Thinking about Theme

theme (Small) We often discuss the different elements of writing fiction here at TKZ. Topics such as plot, narration, characterization, dialog, and point of view are just a few that come up now and then. But a topic that’s not touched on as often is theme. Theme is usually a global statement on what a book is about. Theme goes beyond plot by conveying the message that supports the structure of the story. In many instances, it expresses a lofty idea usually revolving around human emotions or life in general.

A good starting point in determining a book’s theme is to first establish its subject or topic. This is normally expressed in a one-word description such as love, revenge, jealousy, fear, deceit, betrayal, etc. The theme can then be found by turning the subject or topic into a short, focused statement.

So for instance, if the subject of a novel is fear, the theme could be fear exposes the true nature of an individual. If the subject is revenge, the theme could be by taking revenge, you become just like your enemy. If the topic is betrayal, the theme might be that betrayal only hurts the ones you love.

A book’s theme can teach or preach. The former is preferred. No one wants to be preached to. But we all desire to build upon or confirm our beliefs. The theme can address “big” issues such as the meaning of life. Or something more manageable like crime doesn’t pay.

Whatever the theme, all stories have them. How well they come across without being “in your face” relies on the skill of the author.

What is the subject or topic of your favorite book(s)? And what was the theme? Did you feel the writer was teaching or preaching? How about your own work? Do you knowingly have a theme before you start writing?

0

6 thoughts on “Thinking about Theme

  1. I find theme confusing, but then I find life confusing so I suppose that’s why. When I think of favorite books, I can usually see more than one theme–can’t usually successfully distill it down to just one.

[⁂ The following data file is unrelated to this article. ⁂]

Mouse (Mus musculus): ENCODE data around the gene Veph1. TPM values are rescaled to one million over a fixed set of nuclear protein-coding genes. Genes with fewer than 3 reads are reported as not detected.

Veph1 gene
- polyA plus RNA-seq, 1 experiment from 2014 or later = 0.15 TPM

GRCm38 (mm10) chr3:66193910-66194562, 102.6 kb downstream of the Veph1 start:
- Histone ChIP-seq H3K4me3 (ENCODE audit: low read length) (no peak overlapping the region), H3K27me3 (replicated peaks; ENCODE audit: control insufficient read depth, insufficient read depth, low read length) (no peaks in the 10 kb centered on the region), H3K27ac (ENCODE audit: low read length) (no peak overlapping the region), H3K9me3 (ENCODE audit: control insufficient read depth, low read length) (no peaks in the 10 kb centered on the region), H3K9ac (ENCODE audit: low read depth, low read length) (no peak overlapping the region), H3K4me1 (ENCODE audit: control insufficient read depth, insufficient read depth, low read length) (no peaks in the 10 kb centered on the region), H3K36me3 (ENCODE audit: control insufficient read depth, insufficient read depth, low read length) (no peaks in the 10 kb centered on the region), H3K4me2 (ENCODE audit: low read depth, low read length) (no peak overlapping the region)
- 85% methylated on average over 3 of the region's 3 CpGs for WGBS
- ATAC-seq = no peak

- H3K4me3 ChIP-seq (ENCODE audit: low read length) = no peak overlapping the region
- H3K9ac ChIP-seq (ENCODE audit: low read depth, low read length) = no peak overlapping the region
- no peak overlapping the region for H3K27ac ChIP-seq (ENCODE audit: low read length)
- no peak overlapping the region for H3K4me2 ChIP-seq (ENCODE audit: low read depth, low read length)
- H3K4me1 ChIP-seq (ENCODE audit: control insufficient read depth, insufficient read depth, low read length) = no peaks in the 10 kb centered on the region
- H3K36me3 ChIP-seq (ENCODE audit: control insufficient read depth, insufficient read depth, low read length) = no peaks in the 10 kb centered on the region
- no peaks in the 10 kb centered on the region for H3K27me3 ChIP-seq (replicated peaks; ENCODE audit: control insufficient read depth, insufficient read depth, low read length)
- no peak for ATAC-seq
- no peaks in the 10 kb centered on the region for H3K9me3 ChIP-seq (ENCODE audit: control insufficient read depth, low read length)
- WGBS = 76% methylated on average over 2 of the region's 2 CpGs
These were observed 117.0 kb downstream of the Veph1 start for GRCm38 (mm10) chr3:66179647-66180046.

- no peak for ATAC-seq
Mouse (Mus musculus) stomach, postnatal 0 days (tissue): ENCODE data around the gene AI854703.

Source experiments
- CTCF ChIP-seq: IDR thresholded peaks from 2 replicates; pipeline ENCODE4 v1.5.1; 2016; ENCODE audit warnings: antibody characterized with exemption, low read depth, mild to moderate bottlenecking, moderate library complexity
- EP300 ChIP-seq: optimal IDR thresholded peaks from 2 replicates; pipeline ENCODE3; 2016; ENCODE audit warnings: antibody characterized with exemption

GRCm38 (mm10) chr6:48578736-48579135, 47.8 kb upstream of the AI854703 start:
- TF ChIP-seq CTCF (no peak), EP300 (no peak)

2. I usually find theme emerging naturally as my characters undergo their trials. And I definitely don’t have them “preach” about it; the dialogue needs to be natural, too.

  3. In my books, one of the ways I illustrate theme is through the protagonist and secondary characters. For example, in MAKEOVERS CAN BE MURDER, the theme is the relationship between physical appearance and the true nature of beauty. I have my protagonist, Kate, who agonizes over her weight to the point of insecurity, another character who undergoes repeated plastic surgeries to achieve physical perfection, and a plastic surgeon who is attracted to Kate and finally convinces her that she is beautiful and desirable just as she is.

  4. I usually know the theme before I begin writing, but usually after I’m well into the outline. I outline the main plot in much more detail than the subplots, so I rely on the theme to tell me what I should be aiming for in the subplots.

  5. BK, a book’s theme should be fairly clear, and you should get some idea of it by the time you’re into the third act. If you don’t there may be a flaw in the writing. And I agree, a book can have more than one, but usually one dominates in regard to the main plot and protagonist.

    Jim, that’s exactly how a theme should reveal itself: through the characters actions and reactions.

    Kathryn, interior vs. exterior beauty is a great theme.

    Tim, that’s one more reason why outlining can be so beneficial.

  6. I recently hosted Gar Anthony Haywood on Blog Talk Radio and prior to that had a discussion with Tim Hallinan.

    These two writers deliver important themes in their work in a way that is incredibly thought-provoking but not forced. Gar left me considering my life choices and whether those times I’ve gotten away with something have harmed me in a way I’m not even aware of.

    CJ

Comments are closed.